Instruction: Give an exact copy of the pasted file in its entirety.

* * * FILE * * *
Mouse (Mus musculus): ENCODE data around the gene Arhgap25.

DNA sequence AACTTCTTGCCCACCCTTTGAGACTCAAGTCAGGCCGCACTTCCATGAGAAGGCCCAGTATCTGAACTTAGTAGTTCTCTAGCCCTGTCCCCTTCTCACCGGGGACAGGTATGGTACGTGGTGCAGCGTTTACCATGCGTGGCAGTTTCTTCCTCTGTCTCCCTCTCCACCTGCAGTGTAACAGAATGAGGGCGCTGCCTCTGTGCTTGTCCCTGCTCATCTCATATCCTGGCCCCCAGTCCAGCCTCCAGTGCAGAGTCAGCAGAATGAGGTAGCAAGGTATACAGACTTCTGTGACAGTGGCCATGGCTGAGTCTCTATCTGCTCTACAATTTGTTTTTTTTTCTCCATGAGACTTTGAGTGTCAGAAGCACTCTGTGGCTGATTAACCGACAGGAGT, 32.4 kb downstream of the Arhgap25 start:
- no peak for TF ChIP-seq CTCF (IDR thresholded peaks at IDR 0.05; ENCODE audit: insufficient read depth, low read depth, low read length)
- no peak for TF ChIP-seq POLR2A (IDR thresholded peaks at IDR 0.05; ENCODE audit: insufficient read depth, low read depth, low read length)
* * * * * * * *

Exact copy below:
Mouse (Mus musculus): ENCODE data around the gene Arhgap25.

DNA sequence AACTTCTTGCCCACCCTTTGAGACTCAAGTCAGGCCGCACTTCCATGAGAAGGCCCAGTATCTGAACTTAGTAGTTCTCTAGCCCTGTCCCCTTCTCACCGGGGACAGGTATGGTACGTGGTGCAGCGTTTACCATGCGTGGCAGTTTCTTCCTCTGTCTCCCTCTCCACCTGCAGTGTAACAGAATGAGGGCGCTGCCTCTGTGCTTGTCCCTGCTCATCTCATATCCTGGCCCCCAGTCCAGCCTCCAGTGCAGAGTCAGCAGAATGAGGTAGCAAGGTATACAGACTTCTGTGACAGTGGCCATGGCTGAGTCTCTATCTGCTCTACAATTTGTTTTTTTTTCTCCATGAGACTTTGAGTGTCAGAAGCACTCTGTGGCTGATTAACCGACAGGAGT, 32.4 kb downstream of the Arhgap25 start:
- no peak for TF ChIP-seq CTCF (IDR thresholded peaks at IDR 0.05; ENCODE audit: insufficient read depth, low read depth, low read length)
- no peak for TF ChIP-seq POLR2A (IDR thresholded peaks at IDR 0.05; ENCODE audit: insufficient read depth, low read depth, low read length)